Upper respiratory infections in dogs can lead to chest congestion, which can become life-threatening if left untreated. The good news is that the outward signs of upper respiratory trouble are easy to spot, and the condition is usually treatable. The bad news is that untreated dog chest congestion can kill a pet in less than two weeks. Here's how to treat lung congestion in dogs: Take your dog to a vet immediately if you see any signs of congestion.
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Congestion in dogs can be caused by several conditions, including kennel cough. Note, however, that kennel cough is a catch-all term and isn't caused by only one organism. Kennel cough is a term often used when a dog is exhibiting one of the most common signs of canine congestion: coughing accompanied by an obvious honking sound.
Conditions leading to dog chest congestion
Respiratory flu or seasonal allergies can progress to nasal or lung congestion in dogs. The source of canine respiratory infection can be any of several things including canine influenza H3N8 or H3N2 viruses, injury to the chest area, canine parainfluenza virus, Bordetella, distemper (though this is rare), and other bacteria and viruses.
As noted earlier, the umbrella term "kennel cough" is often used when referring to any of these infectious causes of dog respiratory conditions. However, the most common cause of kennel cough is the bacterium Bordetella bronchiseptica. Note that Bordetella is highly contagious and can be transmitted between dogs via airborne droplets, direct contact, or on surfaces such as water bowls or toys. Dogs that are frequently around other dogs should receive a Bordetella vaccination.
Symptoms of dog chest congestion
Dog chest congestion symptoms can start subtly but usually become obvious quickly. A major sign of congestion is an inability to breathe easily unless standing. Some dogs might even stand with their elbows flared out or extend their head and neck to make breathing easier. Notably, a deep, nagging, hacking cough — often described as honking — is another sign of trouble.
A wet cough could also signal pneumonia, which likely will cause lethargy, loss of appetite, sneezing, runny nose, or even fainting. A high fever can be a symptom of respiratory infection. But note that temperatures between 100 to 102.5 F (higher than humans) are normal for dogs. While a fever of 103 degrees F or higher often indicates an infection in dogs, canine congestion from allergies, irritants, or underlying problems such as congestive heart failure will not cause a fever.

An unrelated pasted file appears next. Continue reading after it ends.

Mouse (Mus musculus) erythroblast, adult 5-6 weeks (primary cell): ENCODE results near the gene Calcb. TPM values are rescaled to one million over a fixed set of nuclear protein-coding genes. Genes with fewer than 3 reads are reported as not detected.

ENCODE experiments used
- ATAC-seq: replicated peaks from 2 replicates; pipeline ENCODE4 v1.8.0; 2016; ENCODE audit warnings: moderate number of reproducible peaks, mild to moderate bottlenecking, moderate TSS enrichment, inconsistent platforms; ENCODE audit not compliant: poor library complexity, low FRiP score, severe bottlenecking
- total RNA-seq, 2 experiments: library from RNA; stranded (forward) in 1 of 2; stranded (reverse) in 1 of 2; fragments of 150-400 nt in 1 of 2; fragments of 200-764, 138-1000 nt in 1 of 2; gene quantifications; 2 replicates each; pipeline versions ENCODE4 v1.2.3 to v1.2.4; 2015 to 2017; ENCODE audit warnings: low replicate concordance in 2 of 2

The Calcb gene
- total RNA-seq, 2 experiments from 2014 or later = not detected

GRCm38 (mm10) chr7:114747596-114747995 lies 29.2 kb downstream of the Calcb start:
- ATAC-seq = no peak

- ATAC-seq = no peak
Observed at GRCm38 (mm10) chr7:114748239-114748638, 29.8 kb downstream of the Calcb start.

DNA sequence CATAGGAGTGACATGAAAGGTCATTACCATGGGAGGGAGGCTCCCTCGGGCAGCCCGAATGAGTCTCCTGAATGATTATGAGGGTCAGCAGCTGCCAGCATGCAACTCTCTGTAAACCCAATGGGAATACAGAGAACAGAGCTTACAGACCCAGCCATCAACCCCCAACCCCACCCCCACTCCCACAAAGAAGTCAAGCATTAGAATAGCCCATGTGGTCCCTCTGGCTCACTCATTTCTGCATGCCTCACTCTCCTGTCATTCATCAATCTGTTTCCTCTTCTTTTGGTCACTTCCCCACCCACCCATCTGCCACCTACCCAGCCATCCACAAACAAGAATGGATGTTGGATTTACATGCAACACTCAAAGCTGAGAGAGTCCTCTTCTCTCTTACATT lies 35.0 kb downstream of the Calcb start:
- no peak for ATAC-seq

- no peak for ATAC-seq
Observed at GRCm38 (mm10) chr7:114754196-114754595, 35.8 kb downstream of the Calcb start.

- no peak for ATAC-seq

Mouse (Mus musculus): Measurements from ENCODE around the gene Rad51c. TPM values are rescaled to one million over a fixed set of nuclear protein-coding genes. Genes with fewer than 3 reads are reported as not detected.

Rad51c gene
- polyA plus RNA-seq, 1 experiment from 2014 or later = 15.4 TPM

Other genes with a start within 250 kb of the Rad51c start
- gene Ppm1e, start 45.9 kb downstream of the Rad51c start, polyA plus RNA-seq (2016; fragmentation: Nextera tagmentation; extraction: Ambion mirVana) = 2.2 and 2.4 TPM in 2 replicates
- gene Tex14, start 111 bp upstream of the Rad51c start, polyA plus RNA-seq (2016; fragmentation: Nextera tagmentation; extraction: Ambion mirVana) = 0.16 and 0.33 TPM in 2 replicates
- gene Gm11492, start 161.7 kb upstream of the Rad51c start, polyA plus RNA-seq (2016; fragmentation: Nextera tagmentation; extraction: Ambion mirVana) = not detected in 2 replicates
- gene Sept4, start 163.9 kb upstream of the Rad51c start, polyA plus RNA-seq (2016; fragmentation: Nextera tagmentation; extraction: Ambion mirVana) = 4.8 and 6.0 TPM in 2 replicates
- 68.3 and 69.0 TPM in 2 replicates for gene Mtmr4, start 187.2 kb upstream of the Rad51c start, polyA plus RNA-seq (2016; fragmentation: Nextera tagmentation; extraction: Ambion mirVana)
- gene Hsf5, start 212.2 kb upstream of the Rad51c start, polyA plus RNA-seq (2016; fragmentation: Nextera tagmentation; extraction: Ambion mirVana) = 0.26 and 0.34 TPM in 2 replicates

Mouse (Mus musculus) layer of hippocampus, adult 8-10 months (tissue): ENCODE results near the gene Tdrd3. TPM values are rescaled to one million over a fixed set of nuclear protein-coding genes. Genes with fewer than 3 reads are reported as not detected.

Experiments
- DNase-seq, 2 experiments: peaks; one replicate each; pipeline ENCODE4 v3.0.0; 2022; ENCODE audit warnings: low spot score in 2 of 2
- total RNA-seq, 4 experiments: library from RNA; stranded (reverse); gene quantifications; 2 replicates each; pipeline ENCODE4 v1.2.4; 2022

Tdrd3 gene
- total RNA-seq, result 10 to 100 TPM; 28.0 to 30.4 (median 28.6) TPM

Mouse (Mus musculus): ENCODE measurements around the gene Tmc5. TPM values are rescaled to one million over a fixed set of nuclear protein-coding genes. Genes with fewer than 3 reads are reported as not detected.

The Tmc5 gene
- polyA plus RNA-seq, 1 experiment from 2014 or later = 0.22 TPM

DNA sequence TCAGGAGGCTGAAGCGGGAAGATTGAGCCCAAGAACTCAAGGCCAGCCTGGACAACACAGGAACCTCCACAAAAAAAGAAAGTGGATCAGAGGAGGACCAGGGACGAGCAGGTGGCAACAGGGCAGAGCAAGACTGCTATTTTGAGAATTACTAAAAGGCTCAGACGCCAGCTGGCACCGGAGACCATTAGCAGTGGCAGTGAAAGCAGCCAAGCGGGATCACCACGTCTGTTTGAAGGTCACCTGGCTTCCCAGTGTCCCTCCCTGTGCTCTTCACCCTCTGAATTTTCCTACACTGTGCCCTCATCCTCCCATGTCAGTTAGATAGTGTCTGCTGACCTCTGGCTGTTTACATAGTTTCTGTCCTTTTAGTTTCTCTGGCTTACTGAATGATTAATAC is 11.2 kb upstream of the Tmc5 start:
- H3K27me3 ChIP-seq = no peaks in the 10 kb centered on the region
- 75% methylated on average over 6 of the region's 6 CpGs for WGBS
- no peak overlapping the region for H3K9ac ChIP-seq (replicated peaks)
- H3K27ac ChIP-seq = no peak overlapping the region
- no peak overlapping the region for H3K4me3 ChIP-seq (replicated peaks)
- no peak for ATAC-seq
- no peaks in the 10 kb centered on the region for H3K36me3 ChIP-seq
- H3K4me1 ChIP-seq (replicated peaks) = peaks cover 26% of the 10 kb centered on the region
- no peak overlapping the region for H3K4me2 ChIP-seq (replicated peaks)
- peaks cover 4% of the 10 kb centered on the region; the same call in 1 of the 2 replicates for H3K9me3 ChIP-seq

How to treat lung congestion in dogs
Take your dog to a vet immediately if you notice any signs of congestion. Untreated congestion can kill a dog within weeks. Congestion stemming from allergies or bacterial infection can be treated with medication, but congestion resulting from flu or viral infection cannot — only the symptoms can be treated.
However, there are ways you can ease nasal and lung congestion in dogs and help your dog cope. Keep your pup warm, dry, and hydrated. Of course, offer fresh water, but a humidifier nearby can help. Note that a warm mist humidifier is better than a cool mist. If you don't have a humidifier, 10 to 15 minutes once or twice a day in a steamy bathroom after running a hot shower might loosen a dog's nasal congestion. Keep the dog beside the tub or shower, not in it.
Using a humidifier is a nebulization technique — nebulization simply means the delivery of a fine mist to the lungs. Similarly, a nebulizer is a machine used to deliver vapor, sometimes medicated, in front of a dog's nose, allowing them to breathe in the moisture. Again, the nebulizer mist should be warm, and it's recommended you run the nebulizer for 15 to 20 minutes once or twice a day for a week to help ease a dog's chest congestion.